The White Fireman and the American Heartland in the Memory of 9/11

Justine Toh

Research output: Contribution to journalArticlepeer-review

Abstract

Memorial efforts commemorating the terrorist attacks of September 11, 2001 (9/11) frequently pay tribute to the fireman and his courageous actions on that day and in its aftermath. This article is interested in the pairing of the fireman (and his associated iconography) with the sentimental signifier of the American heartland in 9/11 memorial culture. It argues that this combination is a potent reaffirmation of the goodness of the United States that effectively does away with the need to interrogate possible reasons why the 9/11 attacks occurred. Through an analysis of heartland imagery, I explore the co-articulation of whiteness and American innocence that characterises the memorial culture of 9/11. First, the article explores how the American heartland is used to signify goodness and innocence, and how such qualities are linked with whiteness. It then explores how the heroism, decency, and integrity of the (white) fireman is used as a cipher for national goodness and wholesomeness in two memorials: the St. Paul's Chapel exhibition Unwavering Spirit: Hope and healing at Ground Zero, and Mural with Silos, a photograph by Jonathan Hyman. Finally, the article tracks how the pairing of the fireman with the heartland rejuvenates white exceptionalist narratives by producing both the American nation, and its protectorheroes, as white.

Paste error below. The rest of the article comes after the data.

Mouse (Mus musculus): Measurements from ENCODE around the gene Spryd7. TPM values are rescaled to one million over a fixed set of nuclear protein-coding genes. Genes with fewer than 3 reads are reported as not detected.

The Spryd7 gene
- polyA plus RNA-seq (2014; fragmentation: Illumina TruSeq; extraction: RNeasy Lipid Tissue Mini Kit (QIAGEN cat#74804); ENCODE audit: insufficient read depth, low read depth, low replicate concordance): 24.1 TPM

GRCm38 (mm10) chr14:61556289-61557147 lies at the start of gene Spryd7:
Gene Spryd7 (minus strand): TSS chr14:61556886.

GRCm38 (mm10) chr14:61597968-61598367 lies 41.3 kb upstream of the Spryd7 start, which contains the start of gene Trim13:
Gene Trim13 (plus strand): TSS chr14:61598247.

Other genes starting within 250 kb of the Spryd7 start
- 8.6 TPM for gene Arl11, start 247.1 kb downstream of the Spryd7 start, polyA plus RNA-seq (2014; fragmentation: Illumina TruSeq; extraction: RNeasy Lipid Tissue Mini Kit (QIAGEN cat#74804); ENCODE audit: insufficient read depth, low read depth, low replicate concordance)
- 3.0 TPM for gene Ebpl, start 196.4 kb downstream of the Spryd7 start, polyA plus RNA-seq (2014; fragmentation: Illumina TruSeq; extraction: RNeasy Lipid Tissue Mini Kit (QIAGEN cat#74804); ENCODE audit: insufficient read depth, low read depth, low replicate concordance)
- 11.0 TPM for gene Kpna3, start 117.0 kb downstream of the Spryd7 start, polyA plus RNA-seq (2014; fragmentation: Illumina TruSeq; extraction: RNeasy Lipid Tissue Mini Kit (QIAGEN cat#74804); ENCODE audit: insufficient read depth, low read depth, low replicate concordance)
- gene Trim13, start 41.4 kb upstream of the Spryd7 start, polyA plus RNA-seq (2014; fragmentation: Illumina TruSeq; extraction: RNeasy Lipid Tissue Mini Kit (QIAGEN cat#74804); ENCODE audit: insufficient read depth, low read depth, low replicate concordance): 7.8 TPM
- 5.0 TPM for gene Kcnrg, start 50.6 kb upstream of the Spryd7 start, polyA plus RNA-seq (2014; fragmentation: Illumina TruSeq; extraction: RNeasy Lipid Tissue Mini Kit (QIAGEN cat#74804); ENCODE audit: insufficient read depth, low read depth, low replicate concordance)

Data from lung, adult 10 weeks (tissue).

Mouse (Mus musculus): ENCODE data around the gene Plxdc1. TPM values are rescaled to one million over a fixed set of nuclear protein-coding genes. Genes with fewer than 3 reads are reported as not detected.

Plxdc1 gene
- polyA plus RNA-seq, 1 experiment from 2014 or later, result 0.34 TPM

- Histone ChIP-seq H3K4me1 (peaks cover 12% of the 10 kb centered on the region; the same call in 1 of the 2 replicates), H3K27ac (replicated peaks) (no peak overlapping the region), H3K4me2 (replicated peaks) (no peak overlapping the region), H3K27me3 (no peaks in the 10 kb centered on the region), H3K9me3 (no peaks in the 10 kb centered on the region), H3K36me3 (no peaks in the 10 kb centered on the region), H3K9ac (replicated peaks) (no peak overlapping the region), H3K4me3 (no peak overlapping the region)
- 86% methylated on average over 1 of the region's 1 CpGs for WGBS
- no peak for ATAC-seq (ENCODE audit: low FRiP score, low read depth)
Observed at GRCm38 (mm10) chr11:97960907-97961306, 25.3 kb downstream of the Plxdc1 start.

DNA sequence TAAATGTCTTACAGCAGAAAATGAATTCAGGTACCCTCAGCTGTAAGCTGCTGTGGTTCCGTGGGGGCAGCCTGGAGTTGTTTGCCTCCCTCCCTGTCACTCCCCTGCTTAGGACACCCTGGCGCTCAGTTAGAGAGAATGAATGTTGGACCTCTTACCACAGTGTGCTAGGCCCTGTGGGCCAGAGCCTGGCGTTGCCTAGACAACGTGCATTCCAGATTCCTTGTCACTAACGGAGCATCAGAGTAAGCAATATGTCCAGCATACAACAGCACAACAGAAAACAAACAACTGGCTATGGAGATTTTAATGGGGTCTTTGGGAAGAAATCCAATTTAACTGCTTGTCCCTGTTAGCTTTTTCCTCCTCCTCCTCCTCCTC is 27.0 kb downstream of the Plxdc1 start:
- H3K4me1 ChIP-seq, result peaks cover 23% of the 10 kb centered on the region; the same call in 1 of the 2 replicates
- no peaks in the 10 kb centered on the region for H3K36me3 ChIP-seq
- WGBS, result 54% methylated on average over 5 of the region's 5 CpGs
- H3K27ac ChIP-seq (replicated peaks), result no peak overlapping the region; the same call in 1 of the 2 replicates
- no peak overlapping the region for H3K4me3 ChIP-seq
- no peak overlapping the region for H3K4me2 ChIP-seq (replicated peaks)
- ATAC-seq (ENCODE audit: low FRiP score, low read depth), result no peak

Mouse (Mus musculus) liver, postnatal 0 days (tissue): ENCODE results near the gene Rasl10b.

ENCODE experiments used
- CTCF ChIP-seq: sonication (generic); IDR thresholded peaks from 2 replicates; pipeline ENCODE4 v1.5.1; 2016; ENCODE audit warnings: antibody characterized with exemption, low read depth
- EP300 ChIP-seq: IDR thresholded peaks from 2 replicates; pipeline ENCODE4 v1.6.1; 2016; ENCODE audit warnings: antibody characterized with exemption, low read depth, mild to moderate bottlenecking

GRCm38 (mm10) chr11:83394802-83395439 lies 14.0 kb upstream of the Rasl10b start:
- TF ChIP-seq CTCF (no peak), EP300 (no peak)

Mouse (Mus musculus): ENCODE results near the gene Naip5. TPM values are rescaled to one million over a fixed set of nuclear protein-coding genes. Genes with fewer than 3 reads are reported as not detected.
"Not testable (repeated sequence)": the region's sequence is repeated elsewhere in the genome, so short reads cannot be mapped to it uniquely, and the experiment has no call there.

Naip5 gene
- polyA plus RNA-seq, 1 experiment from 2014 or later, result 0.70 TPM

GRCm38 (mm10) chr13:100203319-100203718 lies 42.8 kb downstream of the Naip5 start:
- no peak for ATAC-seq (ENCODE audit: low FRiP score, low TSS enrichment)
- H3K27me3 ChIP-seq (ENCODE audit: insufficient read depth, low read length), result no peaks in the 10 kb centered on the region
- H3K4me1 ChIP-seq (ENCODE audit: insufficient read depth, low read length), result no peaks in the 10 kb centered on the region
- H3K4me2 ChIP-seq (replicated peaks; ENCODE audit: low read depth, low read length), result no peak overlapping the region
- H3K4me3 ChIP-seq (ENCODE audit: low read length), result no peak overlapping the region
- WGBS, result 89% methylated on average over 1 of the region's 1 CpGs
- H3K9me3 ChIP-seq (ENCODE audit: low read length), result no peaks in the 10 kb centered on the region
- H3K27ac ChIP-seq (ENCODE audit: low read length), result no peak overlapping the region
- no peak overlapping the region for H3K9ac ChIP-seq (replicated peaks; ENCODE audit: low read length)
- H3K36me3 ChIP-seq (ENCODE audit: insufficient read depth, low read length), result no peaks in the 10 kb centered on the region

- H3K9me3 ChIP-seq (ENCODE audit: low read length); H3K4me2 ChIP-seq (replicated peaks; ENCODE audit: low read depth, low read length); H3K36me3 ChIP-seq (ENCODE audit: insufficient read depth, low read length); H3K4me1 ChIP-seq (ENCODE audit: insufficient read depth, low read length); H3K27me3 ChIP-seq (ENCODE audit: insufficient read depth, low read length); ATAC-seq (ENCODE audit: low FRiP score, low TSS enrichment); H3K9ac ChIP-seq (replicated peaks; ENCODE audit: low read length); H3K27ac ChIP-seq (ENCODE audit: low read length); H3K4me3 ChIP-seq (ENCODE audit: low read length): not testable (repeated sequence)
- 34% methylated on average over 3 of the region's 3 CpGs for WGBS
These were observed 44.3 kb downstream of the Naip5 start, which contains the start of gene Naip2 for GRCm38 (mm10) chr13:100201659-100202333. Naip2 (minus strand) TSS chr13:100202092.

Original languageEnglish
Pages (from-to)1-17
Number of pages17
JournalCritical race and whiteness studies
Volume6
Issue number1
Publication statusPublished - 2010

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